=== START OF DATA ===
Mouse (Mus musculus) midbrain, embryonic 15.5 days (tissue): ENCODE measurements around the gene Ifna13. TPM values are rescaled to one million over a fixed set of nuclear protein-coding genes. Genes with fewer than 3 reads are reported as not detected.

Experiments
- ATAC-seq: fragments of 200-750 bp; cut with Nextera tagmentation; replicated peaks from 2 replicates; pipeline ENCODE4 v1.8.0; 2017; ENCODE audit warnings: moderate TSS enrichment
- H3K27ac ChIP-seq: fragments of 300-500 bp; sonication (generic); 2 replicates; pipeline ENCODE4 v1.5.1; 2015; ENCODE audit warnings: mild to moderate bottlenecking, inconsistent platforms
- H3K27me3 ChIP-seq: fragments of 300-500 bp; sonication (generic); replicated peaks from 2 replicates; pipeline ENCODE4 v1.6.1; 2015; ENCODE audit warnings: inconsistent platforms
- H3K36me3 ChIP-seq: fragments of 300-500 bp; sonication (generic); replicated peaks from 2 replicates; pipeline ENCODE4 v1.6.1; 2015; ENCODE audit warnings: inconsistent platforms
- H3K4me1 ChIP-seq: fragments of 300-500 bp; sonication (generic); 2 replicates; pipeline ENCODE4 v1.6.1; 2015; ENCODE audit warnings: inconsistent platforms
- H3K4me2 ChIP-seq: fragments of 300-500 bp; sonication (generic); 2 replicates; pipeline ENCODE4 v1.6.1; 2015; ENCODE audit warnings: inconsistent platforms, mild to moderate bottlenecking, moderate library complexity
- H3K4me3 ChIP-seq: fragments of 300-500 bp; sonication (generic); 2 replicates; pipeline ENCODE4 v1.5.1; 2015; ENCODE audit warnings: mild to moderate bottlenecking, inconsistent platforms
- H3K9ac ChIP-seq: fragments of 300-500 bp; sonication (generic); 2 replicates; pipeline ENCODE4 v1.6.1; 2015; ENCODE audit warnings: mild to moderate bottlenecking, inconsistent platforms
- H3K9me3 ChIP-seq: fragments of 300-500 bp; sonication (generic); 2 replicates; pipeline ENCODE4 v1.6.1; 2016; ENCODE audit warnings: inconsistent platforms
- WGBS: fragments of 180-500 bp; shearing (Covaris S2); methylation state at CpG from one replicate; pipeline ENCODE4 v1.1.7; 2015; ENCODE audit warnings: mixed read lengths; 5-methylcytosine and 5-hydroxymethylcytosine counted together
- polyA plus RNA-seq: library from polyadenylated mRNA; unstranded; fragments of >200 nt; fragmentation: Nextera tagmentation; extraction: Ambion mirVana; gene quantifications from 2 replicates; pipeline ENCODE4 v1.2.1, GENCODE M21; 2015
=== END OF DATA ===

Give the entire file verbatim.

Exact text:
Mouse (Mus musculus) midbrain, embryonic 15.5 days (tissue): ENCODE measurements around the gene Ifna13. TPM values are rescaled to one million over a fixed set of nuclear protein-coding genes. Genes with fewer than 3 reads are reported as not detected.

Experiments
- ATAC-seq: fragments of 200-750 bp; cut with Nextera tagmentation; replicated peaks from 2 replicates; pipeline ENCODE4 v1.8.0; 2017; ENCODE audit warnings: moderate TSS enrichment
- H3K27ac ChIP-seq: fragments of 300-500 bp; sonication (generic); 2 replicates; pipeline ENCODE4 v1.5.1; 2015; ENCODE audit warnings: mild to moderate bottlenecking, inconsistent platforms
- H3K27me3 ChIP-seq: fragments of 300-500 bp; sonication (generic); replicated peaks from 2 replicates; pipeline ENCODE4 v1.6.1; 2015; ENCODE audit warnings: inconsistent platforms
- H3K36me3 ChIP-seq: fragments of 300-500 bp; sonication (generic); replicated peaks from 2 replicates; pipeline ENCODE4 v1.6.1; 2015; ENCODE audit warnings: inconsistent platforms
- H3K4me1 ChIP-seq: fragments of 300-500 bp; sonication (generic); 2 replicates; pipeline ENCODE4 v1.6.1; 2015; ENCODE audit warnings: inconsistent platforms
- H3K4me2 ChIP-seq: fragments of 300-500 bp; sonication (generic); 2 replicates; pipeline ENCODE4 v1.6.1; 2015; ENCODE audit warnings: inconsistent platforms, mild to moderate bottlenecking, moderate library complexity
- H3K4me3 ChIP-seq: fragments of 300-500 bp; sonication (generic); 2 replicates; pipeline ENCODE4 v1.5.1; 2015; ENCODE audit warnings: mild to moderate bottlenecking, inconsistent platforms
- H3K9ac ChIP-seq: fragments of 300-500 bp; sonication (generic); 2 replicates; pipeline ENCODE4 v1.6.1; 2015; ENCODE audit warnings: mild to moderate bottlenecking, inconsistent platforms
- H3K9me3 ChIP-seq: fragments of 300-500 bp; sonication (generic); 2 replicates; pipeline ENCODE4 v1.6.1; 2016; ENCODE audit warnings: inconsistent platforms
- WGBS: fragments of 180-500 bp; shearing (Covaris S2); methylation state at CpG from one replicate; pipeline ENCODE4 v1.1.7; 2015; ENCODE audit warnings: mixed read lengths; 5-methylcytosine and 5-hydroxymethylcytosine counted together
- polyA plus RNA-seq: library from polyadenylated mRNA; unstranded; fragments of >200 nt; fragmentation: Nextera tagmentation; extraction: Ambion mirVana; gene quantifications from 2 replicates; pipeline ENCODE4 v1.2.1, GENCODE M21; 2015